Oral 6 Track 2: Infrastructure & Social Aspects of Machine Learning



Chat is not available.

Wed 3 May 6:00 - 6:10 PDT

In-Person Oral presentation / top 5% paper
DaxBench: Benchmarking Deformable Object Manipulation with Differentiable Physics

Siwei Chen · Yiqing Xu · Cunjun Yu · Linfeng Li · Xiao Ma · Zhongwen Xu · David Hsu

Deformable object manipulation (DOM) is a long-standing challenge in robotics and has attracted significant interest recently. This paper presents DaXBench, a differentiable simulation framework for DOM. While existing work often focuses on a specific type of deformable objects, DaXBench supports fluid, rope, cloth ...; it provides a general-purpose benchmark to evaluate widely different DOM methods, including planning, imitation learning, and reinforcement learning. DaXBench combines recent advances in deformable object simulation with JAX, a high-performance computational framework. All DOM tasks in DaXBench are wrapped with the OpenAI Gym API for easy integration with DOM algorithms. We hope that DaXBench provides to the research community a comprehensive, standardized benchmark and a valuable tool to support the development and evaluation of new DOM methods. The code and video are available online.

Wed 3 May 6:10 - 6:20 PDT

In-Person Oral presentation / top 5% paper
Betty: An Automatic Differentiation Library for Multilevel Optimization

Sang Choe · Willie Neiswanger · Pengtao Xie · Eric Xing

Gradient-based multilevel optimization (MLO) has gained attention as a framework for studying numerous problems, ranging from hyperparameter optimization and meta-learning to neural architecture search and reinforcement learning. However, gradients in MLO, which are obtained by composing best-response Jacobians via the chain rule, are notoriously difficult to implement and memory/compute intensive. We take an initial step towards closing this gap by introducing Betty, a software library for large-scale MLO. At its core, we devise a novel dataflow graph for MLO, which allows us to (1) develop efficient automatic differentiation for MLO that reduces the computational complexity from $\mathcal{O}(d^3)$ to $\mathcal{O}(d^2)$, (2) incorporate systems support such as mixed-precision and data-parallel training for scalability, and (3) facilitate implementation of MLO programs of arbitrary complexity while allowing a modular interface for diverse algorithmic and systems design choices. We empirically demonstrate that Betty can be used to implement an array of MLO programs, while also observing up to 11% increase in test accuracy, 14% decrease in GPU memory usage, and 20% decrease in training wall time over existing implementations on multiple benchmarks. We also showcase that Betty enables scaling MLO to models with hundreds of millions of parameters. We open-source the code at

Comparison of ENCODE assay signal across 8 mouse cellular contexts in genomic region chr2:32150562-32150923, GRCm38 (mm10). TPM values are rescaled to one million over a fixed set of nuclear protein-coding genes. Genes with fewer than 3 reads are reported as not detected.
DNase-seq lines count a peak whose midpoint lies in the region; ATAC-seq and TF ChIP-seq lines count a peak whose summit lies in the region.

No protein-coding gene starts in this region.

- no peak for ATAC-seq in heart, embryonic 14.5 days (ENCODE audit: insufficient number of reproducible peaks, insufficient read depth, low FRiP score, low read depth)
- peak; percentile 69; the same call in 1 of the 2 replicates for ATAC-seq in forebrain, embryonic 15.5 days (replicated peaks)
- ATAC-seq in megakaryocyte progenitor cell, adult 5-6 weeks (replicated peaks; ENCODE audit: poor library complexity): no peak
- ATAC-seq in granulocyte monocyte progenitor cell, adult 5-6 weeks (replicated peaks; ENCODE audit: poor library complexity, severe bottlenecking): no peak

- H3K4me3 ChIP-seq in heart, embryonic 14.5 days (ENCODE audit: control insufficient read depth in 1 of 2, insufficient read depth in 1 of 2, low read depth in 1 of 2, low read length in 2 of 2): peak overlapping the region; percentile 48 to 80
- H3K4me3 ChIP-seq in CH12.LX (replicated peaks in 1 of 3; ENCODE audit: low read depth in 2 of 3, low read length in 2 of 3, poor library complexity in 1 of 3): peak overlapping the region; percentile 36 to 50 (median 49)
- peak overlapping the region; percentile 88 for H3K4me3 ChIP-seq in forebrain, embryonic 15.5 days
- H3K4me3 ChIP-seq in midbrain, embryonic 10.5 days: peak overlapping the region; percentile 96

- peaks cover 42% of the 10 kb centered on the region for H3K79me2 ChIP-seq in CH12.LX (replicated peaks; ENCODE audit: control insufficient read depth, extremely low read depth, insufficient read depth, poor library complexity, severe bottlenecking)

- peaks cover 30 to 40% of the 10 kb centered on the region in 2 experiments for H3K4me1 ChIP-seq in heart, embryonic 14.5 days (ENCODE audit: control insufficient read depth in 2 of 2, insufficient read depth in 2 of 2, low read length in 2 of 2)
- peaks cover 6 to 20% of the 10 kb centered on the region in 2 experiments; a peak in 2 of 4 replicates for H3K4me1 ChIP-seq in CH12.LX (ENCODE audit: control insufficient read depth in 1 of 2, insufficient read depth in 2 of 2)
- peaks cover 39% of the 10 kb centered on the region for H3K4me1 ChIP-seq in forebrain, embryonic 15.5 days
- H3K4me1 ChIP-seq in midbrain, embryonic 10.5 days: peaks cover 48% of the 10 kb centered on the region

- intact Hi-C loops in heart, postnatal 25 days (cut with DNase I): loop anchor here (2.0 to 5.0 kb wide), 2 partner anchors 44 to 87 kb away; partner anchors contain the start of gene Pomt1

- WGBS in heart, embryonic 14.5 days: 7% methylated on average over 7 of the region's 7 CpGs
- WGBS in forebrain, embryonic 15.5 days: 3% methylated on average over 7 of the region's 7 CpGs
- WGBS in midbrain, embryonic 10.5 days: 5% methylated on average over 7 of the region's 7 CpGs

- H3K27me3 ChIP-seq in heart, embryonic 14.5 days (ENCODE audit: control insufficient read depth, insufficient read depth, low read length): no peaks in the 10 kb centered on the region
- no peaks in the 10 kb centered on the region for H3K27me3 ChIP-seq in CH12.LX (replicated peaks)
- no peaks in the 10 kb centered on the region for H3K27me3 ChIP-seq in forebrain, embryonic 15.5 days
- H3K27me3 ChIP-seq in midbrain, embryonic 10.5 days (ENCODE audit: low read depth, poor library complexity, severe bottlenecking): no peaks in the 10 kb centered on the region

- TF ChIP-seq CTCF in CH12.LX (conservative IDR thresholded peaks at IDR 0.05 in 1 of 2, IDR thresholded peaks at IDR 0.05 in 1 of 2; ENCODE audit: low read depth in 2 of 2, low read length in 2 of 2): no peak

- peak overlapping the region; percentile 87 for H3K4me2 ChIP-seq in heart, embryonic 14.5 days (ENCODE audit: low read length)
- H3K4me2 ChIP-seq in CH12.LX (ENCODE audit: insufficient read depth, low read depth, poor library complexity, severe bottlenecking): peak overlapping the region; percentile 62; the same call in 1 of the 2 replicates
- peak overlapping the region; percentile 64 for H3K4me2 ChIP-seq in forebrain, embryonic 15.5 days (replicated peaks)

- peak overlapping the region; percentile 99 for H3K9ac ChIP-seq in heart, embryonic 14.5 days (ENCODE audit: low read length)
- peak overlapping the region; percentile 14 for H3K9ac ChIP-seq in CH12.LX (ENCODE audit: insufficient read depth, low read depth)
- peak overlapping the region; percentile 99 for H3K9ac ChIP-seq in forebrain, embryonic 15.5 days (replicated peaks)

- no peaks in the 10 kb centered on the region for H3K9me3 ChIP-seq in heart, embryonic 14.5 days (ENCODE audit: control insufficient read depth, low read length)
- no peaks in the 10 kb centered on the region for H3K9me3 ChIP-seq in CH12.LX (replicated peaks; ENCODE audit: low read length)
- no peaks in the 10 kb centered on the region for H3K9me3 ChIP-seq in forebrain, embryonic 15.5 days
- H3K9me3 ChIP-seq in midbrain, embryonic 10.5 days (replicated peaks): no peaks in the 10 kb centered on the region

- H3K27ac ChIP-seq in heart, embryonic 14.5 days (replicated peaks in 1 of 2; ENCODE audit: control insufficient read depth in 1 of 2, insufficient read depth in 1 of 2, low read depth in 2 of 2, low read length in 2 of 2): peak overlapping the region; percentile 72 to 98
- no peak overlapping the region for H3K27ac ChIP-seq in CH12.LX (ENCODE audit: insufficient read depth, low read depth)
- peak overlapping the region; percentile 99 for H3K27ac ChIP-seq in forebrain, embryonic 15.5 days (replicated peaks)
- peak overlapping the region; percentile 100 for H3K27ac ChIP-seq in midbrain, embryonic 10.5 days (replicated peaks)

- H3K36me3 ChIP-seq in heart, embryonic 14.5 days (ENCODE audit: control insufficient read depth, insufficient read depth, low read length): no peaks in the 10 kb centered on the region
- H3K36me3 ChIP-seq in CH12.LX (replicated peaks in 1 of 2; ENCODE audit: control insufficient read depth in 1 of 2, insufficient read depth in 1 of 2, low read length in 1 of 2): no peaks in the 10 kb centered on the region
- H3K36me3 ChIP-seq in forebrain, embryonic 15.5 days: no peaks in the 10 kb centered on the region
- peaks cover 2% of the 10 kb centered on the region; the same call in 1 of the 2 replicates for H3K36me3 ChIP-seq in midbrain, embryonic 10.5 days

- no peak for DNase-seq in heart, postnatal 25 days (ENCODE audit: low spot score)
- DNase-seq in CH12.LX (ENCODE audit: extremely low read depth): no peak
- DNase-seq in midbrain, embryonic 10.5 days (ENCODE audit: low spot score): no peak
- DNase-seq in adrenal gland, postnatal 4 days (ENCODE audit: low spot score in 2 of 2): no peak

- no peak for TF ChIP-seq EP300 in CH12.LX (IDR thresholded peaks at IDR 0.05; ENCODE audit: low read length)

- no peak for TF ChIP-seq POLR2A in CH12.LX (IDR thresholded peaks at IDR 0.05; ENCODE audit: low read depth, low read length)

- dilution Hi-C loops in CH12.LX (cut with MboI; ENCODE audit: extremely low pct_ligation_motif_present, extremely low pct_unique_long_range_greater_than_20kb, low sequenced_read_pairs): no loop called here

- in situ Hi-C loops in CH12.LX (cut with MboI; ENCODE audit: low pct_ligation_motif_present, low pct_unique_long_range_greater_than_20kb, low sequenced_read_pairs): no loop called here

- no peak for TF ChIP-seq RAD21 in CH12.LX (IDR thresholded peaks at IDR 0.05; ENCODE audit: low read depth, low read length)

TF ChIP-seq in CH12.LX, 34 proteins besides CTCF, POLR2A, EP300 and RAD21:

Wed 3 May 6:20 - 6:30 PDT

In-Person Oral presentation / top 5% paper
WikiWhy: Answering and Explaining Cause-and-Effect Questions

Matthew Ho · Aditya Sharma · Justin Chang · Michael Saxon · Sharon Levy · Yujie Lu · William Wang

As large language models (LLMs) grow larger and more sophisticated, assessing their "reasoning" capabilities in natural language grows more challenging. Recent question answering (QA) benchmarks that attempt to assess reasoning are often limited by a narrow scope of covered situations and subject matters. We introduce WikiWhy, a QA dataset built around a novel auxiliary task: explaining why an answer is true in natural language. WikiWhy contains over 9,000 "why" question-answer-rationale triples, grounded on Wikipedia facts across a diverse set of topics. Each rationale is a set of supporting statements connecting the question to the answer. WikiWhy serves as a benchmark for the reasoning capabilities of LLMs because it demands rigorous explicit rationales for each answer to demonstrate the acquisition of implicit commonsense knowledge, which is unlikely to be easily memorized. GPT-3 baselines achieve only 38.7% human-evaluated correctness in the end-to-end answer & explain condition, leaving significant room for future improvements.

Wed 3 May 6:30 - 6:40 PDT

In-Person Oral presentation / top 25% paper
MEDFAIR: Benchmarking Fairness for Medical Imaging

Yongshuo Zong · Yongxin Yang · Timothy Hospedales